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UKSolicitorJA, Solicitor
Category: Law
Satisfied Customers: 4312
Experience:  English solicitor with over 12 years experience
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planning section 106 contribution

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planning section 106 contribution
-Could you explain your situation a little more?
Customer: replied 3 years ago.

We purchased a freehold piece of land which has 14 apartments built on it but have just found out that the s106 contributions were not paid.

The s106 obligations were entered into by the company and the mortgagee. The obligations stated that once 50% of the dwellings were occupied the contributions would be due, the 50% came into effect in December 2010 is there a timescale in which the council must seek payment?


The S.106 agreement was between the council and whoever sold the property to you, it is not binding on you and you are not liable to pay anything to the council.

You should inform the council as much and ask them to go after your vendor.

To answer your question, the statutory limitation period for enforcing contractual obligations is 6 years so the council has until December 2016 to claim the payment.

May I help further?
Customer: replied 3 years ago.

the agreement states that the undertaking will bind the owner the mortgagee and their successors in title.

What I cant understand is that within a month of me purchasing this land the council are straight onto me for payment but why have they not chased the original owner and mortgagee since dec 2010 to date

In my opinion, you are not the successor in title as that would be the vendor's heirs etc if the vendor was no longer alive.

You may therefore advise the council as much and inform them to go after the vendor.

Or you may pay off the council and claim the money back from the vendor as the vendor should have informed you of the S.106 agreement and that the payment was due under it.

Or you may simply pay off the money and let the matter rest.

It may be that the council only realised that the money had not been paid when it was notified that there was a new owner (you) which is why it decided to come after you, although legally, it has no basis in making you pay this money.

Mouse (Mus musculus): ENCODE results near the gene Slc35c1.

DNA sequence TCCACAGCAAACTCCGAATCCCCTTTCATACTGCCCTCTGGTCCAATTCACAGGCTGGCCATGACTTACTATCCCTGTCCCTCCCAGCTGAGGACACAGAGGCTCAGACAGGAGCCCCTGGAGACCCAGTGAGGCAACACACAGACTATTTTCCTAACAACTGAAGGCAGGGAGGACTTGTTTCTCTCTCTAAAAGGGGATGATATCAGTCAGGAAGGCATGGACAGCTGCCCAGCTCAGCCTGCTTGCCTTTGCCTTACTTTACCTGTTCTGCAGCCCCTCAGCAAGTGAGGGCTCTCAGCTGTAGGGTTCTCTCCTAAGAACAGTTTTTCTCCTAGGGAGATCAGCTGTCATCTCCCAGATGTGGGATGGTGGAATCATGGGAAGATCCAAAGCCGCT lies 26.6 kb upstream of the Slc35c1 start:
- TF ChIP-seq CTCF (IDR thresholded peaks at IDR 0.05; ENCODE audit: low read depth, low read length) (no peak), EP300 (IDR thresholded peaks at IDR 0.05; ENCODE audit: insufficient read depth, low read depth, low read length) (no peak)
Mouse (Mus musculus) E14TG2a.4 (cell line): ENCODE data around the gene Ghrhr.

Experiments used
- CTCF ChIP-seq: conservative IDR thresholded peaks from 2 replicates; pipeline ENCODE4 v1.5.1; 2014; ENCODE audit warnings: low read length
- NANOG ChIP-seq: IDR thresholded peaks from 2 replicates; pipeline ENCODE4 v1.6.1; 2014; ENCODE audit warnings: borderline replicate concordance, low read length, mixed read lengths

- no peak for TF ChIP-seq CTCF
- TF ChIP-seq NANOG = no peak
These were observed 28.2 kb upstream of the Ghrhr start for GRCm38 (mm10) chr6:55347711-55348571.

Hope this clarifies.
Customer: replied 3 years ago.

I too was thinking along these lines but then unearthed this meaning online

Successor in title

A person who takes over the rights of another. Â Rights can be passed by inheritance, gift or sale, and may be passed to an individual, partnership or corporation.

What I was trying to understand is that surely within the time period of dec 2010 the council would of looked to the original owner and the mortgagee for payment if not or if so how long do they have to make demands for payment?

The total amount payable is £75,857 so it is not money I have spare to look at paying them

As advised, the council has 6 years from Dec. 2010 to collect the debt, why it did not pursue the original owner I cannot answer and perhaps you could ask the council for an explanation. Personally I think it was an oversight on the council's part and they only woke up when you purchased the property.

My argument is still that you are not obliged to pay the money as you are not a successor in title by operation of law but a transferee and that the council (and you) should indeed chase the original owner to pay the money.

Hope this helps
Customer: replied 3 years ago.

A clause states that the owner covenants to inform the borough council by notice in writing addressed as legal services section when one half of the dwellings identified in this undertaking have been occupied as the point by which a payment shall be made or an obligation fulfilled in clause 3.1

Customer: replied 3 years ago.

And also that the mortgagee shall be liable only for the breach of the provisions hereof during such period as it is a mortgagee in possession of the Owners site and shall not be liable for any breach of the provisions hereof after it has parted with or released its interest in the owners site.

Yes, that would make the previous owner to be in breach of contract by not informing the council. The mortgagee or bank is no longer liable to the council if it's charge has been released or discharged.
All the best, ***** ***** feedback
Customer: replied 3 years ago.

Ok so if that avenue fails can we look to compensation from the solicitor for not carrying out a local land charges search?

Yes, you may make a claim against your solicitor.

All the best
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